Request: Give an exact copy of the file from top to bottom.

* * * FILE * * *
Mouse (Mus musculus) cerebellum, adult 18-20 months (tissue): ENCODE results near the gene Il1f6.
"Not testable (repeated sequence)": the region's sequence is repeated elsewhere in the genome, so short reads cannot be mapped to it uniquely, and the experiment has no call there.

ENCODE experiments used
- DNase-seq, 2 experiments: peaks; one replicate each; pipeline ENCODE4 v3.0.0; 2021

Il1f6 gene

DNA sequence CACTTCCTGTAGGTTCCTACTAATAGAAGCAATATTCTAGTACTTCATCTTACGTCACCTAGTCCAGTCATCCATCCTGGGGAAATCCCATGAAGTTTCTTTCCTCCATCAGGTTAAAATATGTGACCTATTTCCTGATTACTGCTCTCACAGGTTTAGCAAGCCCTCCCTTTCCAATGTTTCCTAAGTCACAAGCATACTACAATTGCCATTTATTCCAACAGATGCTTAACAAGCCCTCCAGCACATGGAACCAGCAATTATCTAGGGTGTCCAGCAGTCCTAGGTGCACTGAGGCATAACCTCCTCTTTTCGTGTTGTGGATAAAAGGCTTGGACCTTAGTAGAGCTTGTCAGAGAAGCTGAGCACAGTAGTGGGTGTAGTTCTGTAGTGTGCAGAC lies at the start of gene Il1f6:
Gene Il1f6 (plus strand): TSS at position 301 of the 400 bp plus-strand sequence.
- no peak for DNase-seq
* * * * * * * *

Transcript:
Mouse (Mus musculus) cerebellum, adult 18-20 months (tissue): ENCODE results near the gene Il1f6.
"Not testable (repeated sequence)": the region's sequence is repeated elsewhere in the genome, so short reads cannot be mapped to it uniquely, and the experiment has no call there.

ENCODE experiments used
- DNase-seq, 2 experiments: peaks; one replicate each; pipeline ENCODE4 v3.0.0; 2021

Il1f6 gene

DNA sequence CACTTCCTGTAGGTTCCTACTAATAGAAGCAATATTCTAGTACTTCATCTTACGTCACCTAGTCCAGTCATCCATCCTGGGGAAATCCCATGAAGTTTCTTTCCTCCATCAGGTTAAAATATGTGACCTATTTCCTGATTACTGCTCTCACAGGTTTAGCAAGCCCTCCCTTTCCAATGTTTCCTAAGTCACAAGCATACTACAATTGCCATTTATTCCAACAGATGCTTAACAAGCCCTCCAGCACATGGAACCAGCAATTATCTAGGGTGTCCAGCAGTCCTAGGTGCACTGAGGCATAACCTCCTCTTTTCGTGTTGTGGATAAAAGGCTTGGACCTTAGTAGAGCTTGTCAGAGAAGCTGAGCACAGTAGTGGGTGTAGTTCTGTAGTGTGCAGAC lies at the start of gene Il1f6:
Gene Il1f6 (plus strand): TSS at position 301 of the 400 bp plus-strand sequence.
- no peak for DNase-seq